While its true that rates of disability rise with age, and these numbers are indeed daunting, the silver tsunami framing suggests disability is somehow only for, or synonymous with, the elderly. But according to the Centers for Disease Control and Prevention, 26 percent of U.S. adults live with a disability; 6 in 10 have a chronic condition; and 4 in 10 have two or more.
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Incidentally, Joe Manchins state of West Virginia has the highest rate of people with disabilities in the nation, according to West Virginia Universitys Center for Excellence in Disabilities. While 39 percent of adults in West Virginia live with a disability, that includes about 1 in 7 West Virginians under the age of 65.
Across the country, HCBS recipients are heterogeneous. The mean age is 56, and less than half of recipients are over 65. People of all ages live longer with more chronic conditions because of medical technologies. Disability is everywhere, but we cant talk about it plainly. Instead, we use elder care as a stand-in. But this population doesnt need care because of age; they need care because they acquire disability.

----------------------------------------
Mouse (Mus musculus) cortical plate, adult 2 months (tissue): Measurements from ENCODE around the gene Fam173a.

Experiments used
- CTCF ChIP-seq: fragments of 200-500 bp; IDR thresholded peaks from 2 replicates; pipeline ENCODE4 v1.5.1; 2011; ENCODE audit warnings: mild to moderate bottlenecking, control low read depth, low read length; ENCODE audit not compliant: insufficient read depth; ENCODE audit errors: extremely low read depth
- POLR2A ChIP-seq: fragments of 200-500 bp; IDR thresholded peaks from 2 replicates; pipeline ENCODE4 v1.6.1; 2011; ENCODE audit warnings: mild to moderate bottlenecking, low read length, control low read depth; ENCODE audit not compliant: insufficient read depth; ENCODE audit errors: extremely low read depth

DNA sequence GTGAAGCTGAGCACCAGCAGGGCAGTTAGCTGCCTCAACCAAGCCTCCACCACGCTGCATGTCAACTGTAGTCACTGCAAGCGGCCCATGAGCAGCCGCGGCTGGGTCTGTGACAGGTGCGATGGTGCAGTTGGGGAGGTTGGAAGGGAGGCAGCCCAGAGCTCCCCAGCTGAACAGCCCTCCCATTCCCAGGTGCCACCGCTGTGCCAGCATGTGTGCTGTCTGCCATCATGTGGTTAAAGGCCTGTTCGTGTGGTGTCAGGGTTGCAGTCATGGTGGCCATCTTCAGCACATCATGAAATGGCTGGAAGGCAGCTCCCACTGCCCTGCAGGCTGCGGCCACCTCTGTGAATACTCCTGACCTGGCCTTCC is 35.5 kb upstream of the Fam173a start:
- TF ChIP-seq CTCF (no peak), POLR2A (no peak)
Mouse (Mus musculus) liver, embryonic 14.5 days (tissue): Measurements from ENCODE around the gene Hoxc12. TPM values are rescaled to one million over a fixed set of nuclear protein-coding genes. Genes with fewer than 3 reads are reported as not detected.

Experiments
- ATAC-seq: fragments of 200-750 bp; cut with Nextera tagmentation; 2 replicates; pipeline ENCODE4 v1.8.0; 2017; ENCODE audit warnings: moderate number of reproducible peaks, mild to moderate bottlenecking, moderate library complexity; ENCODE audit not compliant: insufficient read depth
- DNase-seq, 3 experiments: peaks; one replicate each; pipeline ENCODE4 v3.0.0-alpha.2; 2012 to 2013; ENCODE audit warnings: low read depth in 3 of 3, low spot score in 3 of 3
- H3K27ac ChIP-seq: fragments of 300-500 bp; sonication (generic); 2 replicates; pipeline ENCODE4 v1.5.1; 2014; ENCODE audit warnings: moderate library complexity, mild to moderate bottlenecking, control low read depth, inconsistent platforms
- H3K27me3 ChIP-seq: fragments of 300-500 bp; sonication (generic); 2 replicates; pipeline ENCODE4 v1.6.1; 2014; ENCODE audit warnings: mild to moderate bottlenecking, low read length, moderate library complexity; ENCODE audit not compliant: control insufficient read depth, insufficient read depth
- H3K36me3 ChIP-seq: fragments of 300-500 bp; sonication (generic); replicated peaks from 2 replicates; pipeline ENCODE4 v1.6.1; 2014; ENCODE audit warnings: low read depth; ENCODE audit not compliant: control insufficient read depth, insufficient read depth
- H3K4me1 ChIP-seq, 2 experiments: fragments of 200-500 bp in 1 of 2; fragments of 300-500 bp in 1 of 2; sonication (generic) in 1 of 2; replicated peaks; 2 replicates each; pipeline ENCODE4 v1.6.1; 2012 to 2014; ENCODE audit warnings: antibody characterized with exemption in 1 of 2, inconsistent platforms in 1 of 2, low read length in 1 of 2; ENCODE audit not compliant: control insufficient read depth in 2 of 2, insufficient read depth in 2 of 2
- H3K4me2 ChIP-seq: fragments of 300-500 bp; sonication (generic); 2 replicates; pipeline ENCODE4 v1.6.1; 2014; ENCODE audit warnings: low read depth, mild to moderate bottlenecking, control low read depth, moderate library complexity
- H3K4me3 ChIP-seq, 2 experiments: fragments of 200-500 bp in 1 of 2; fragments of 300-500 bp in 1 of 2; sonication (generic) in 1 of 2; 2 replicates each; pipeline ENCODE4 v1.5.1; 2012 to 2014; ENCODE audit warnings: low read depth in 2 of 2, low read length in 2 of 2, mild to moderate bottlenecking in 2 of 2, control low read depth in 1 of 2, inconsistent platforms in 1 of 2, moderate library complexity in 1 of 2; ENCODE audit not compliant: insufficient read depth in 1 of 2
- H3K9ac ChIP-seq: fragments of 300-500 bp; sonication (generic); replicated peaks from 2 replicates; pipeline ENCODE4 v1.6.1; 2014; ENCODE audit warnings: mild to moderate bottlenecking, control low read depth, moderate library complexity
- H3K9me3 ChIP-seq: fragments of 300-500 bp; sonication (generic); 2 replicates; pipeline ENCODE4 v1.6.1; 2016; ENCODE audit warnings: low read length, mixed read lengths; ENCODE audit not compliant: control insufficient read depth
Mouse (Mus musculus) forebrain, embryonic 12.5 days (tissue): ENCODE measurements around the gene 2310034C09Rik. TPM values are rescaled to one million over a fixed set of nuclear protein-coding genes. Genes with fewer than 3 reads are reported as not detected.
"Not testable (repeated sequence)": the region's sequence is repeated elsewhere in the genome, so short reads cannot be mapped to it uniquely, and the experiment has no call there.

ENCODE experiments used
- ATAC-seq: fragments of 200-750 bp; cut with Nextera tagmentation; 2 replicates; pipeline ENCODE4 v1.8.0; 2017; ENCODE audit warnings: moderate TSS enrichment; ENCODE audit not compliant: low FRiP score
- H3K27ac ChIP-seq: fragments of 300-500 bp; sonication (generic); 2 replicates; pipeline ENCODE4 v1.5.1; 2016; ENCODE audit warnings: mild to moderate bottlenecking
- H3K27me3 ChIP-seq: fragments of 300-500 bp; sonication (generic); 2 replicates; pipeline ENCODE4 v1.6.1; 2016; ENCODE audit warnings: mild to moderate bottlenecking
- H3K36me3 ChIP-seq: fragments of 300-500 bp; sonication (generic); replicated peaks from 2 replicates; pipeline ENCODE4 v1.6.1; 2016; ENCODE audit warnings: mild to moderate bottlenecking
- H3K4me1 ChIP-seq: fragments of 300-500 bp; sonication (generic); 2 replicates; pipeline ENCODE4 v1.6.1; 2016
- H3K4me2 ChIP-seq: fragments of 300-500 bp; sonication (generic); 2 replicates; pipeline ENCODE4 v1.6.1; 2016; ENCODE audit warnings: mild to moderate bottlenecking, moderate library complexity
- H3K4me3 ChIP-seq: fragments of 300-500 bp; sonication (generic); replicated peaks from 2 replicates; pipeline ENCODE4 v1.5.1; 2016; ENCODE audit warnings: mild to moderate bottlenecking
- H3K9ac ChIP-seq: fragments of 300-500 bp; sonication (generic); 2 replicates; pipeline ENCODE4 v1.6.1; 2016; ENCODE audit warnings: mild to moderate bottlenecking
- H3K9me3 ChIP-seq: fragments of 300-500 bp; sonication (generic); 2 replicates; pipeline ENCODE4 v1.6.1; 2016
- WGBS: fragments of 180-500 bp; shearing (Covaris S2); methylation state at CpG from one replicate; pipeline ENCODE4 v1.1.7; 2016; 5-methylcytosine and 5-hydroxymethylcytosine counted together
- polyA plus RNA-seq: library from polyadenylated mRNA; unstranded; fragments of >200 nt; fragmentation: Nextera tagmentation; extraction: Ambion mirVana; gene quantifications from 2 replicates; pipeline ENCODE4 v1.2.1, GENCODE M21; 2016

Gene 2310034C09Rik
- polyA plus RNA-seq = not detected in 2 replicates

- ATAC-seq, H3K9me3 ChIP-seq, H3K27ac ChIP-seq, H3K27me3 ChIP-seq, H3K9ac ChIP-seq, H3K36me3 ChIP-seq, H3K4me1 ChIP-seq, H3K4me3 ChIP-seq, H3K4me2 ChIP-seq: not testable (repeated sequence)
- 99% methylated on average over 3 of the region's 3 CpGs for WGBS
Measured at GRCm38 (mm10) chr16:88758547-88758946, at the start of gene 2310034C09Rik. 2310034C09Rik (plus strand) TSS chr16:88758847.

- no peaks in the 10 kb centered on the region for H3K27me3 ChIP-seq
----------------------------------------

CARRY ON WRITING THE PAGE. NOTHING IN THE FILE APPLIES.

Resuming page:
More importantly, euphemisms like silver tsunami let the idea of disaster stand in for disability. This makes disability seem deviant, cast as a dreadful catastrophe. It also suggests that millions of people aging, many of them into disability, portends disaster. But isnt it a profound success that we are living longer? Disability is, was, and always has been inevitable for most people as we age. Yet we havent figured out how to embrace this almost ubiquitous reality in a way that maintains a sense of value and self-worth. Instead, nearly everyone faces it and yet is wholly unprepared for it, at the same time.
The care crisis is also regularly framed as a labor issue, which is most certainly true. Home care jobs are some of the lowest-paid jobs that exist, with the highest turnover rates. And yet the Bureau of Labor Statistics predicts demand to far outpace other occupations over the next decade.